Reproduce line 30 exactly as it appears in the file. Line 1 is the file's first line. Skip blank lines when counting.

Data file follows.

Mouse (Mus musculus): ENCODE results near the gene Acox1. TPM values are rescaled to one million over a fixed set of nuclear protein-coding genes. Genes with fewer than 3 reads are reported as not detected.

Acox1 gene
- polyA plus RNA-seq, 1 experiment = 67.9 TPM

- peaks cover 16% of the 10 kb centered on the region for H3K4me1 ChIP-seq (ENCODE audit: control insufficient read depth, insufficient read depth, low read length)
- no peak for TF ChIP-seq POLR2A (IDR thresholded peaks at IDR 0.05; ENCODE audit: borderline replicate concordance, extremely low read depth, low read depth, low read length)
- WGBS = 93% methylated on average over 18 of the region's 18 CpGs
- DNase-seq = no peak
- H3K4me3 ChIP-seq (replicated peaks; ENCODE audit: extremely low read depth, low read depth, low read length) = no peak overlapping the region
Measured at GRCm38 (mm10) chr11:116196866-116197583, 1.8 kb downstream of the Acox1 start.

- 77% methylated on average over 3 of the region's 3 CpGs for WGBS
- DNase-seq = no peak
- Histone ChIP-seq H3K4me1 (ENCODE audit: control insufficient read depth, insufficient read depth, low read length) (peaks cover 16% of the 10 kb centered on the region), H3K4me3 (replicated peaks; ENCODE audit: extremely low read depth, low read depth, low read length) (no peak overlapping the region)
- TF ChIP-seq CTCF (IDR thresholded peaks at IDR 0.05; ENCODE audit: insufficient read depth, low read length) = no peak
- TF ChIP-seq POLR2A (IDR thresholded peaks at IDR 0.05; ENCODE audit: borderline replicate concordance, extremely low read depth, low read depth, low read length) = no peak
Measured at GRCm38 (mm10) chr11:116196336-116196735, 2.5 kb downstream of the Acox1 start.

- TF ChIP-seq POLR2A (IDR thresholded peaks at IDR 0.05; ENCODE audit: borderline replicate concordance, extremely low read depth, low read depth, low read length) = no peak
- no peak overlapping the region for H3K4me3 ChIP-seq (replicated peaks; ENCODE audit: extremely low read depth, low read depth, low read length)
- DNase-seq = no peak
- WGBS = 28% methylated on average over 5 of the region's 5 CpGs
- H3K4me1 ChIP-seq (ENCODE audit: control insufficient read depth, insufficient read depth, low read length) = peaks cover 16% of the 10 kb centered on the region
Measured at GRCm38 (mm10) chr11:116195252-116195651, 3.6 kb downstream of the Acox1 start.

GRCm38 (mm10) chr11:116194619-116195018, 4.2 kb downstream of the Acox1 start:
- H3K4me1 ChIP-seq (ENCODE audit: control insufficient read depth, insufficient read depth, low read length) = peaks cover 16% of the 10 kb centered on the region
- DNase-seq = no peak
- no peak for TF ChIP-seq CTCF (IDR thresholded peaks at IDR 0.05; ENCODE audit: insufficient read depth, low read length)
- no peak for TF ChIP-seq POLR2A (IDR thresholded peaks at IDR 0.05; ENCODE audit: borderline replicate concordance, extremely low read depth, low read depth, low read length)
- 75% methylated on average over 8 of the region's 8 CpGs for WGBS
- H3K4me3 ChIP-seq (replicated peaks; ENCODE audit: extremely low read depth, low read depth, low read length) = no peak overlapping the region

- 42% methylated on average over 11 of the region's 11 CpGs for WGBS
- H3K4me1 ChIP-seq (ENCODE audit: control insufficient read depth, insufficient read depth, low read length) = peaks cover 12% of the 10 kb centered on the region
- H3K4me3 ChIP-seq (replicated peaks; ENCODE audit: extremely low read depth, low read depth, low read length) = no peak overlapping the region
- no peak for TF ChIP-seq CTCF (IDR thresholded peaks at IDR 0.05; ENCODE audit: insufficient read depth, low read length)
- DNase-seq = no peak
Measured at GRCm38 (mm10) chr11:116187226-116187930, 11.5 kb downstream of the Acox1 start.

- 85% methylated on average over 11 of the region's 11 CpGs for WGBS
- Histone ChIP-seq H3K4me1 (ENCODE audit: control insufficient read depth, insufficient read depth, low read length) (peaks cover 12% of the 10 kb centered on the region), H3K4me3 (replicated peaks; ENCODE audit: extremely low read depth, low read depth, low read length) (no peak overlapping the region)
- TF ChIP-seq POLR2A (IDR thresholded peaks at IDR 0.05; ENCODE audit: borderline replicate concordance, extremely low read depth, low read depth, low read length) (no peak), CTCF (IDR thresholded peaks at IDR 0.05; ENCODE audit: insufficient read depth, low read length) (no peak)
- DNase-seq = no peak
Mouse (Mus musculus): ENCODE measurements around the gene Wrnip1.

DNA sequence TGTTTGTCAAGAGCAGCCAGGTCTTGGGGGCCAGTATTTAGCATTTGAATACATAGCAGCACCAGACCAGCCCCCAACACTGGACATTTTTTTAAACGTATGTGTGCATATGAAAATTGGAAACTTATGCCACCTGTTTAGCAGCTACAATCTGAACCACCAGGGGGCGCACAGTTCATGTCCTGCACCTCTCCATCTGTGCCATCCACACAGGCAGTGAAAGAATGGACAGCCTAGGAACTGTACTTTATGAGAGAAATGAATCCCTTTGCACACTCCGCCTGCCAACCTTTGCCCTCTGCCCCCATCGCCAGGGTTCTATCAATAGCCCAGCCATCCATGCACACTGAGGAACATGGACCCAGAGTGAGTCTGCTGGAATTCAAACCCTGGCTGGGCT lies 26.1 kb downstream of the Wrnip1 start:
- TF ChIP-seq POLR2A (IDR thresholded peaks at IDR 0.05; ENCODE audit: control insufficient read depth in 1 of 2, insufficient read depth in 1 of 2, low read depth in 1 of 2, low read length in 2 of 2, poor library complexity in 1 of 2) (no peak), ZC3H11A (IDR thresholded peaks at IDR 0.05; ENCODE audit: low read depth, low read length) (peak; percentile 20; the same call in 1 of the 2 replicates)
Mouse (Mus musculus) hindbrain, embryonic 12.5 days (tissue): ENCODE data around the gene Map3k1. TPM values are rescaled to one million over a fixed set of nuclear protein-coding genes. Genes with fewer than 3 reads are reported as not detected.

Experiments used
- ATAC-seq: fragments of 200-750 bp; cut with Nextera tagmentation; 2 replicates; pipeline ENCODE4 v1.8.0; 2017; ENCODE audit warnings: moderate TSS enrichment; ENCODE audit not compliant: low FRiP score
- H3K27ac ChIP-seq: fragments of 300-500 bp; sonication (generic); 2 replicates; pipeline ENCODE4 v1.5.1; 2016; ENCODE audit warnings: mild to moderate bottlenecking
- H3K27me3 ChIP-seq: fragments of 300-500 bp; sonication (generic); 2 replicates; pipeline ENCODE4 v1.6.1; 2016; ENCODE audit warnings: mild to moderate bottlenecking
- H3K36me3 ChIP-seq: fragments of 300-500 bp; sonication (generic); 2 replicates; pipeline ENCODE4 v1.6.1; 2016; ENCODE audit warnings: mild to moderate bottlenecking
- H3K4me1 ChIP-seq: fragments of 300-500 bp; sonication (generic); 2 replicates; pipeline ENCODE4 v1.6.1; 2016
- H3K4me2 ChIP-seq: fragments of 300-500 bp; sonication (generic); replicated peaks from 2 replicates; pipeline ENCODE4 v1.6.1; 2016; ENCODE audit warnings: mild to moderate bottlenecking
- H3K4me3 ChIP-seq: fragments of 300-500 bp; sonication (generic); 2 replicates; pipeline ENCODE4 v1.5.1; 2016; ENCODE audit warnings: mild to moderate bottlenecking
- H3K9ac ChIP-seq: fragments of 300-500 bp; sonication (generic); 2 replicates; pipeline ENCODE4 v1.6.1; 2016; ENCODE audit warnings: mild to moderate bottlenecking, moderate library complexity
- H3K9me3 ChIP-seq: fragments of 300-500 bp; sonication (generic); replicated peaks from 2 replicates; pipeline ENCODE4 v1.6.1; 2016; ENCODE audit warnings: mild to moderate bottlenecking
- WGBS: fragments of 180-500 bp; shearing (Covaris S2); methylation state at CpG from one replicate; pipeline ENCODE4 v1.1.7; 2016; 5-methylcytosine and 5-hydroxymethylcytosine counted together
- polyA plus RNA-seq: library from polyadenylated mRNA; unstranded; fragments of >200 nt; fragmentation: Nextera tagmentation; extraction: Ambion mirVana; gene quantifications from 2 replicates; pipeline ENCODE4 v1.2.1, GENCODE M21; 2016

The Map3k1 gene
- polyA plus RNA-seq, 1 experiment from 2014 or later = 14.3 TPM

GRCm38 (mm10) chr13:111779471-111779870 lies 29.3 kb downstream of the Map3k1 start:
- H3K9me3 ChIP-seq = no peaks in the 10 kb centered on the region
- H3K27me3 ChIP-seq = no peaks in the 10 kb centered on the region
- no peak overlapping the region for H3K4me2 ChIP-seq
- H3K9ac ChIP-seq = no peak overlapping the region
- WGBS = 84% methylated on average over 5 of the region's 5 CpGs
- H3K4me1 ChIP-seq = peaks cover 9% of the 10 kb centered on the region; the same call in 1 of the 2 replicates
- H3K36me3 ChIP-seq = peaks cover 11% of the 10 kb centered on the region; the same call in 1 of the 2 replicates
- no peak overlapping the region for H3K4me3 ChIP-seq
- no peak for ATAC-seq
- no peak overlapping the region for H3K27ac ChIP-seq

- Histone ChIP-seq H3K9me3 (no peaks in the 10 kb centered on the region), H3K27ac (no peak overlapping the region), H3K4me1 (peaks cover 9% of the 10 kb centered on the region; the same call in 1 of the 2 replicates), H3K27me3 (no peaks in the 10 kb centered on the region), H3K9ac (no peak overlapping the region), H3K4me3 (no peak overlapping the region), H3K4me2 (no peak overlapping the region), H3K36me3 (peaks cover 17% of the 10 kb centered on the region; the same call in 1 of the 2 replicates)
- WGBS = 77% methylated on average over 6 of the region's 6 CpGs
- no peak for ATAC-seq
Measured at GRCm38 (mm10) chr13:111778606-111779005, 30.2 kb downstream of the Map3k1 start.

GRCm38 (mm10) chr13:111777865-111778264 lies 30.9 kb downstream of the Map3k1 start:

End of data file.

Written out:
- H3K4me1 ChIP-seq (ENCODE audit: control insufficient read depth, insufficient read depth, low read length) = peaks cover 12% of the 10 kb centered on the region